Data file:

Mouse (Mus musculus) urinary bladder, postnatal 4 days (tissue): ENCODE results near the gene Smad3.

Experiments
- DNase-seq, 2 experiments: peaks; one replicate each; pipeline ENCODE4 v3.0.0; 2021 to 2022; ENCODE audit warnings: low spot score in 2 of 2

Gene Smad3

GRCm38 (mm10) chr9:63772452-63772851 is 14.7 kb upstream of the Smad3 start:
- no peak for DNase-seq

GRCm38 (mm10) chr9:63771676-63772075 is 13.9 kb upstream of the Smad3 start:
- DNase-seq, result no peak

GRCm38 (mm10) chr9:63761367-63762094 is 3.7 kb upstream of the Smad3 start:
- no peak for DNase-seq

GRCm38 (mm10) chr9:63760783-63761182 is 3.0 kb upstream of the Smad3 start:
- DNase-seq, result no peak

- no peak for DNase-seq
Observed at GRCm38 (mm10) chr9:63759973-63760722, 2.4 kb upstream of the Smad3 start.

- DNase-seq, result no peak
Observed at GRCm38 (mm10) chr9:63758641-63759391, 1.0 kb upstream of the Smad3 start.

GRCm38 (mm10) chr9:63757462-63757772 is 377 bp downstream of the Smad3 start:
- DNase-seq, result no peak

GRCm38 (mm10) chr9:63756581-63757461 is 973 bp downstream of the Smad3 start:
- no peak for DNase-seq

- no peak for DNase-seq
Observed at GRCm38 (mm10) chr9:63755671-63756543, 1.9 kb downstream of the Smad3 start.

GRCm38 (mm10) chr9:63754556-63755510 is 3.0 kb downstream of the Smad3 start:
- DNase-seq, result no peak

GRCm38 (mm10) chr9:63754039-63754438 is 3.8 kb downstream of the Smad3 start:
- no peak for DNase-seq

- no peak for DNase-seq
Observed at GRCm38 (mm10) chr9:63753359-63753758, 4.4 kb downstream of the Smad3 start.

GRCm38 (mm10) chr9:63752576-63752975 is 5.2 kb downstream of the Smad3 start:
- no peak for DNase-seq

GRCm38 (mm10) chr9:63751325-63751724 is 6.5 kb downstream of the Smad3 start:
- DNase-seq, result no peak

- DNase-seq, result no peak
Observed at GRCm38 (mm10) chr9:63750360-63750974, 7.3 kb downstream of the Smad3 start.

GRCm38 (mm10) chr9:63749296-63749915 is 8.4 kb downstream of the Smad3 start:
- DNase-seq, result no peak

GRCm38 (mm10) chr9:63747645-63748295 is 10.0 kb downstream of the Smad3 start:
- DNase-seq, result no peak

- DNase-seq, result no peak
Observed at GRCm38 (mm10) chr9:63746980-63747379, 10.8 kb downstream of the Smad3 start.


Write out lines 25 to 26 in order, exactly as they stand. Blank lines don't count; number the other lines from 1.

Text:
GRCm38 (mm10) chr9:63754039-63754438 is 3.8 kb downstream of the Smad3 start:
- no peak for DNase-seq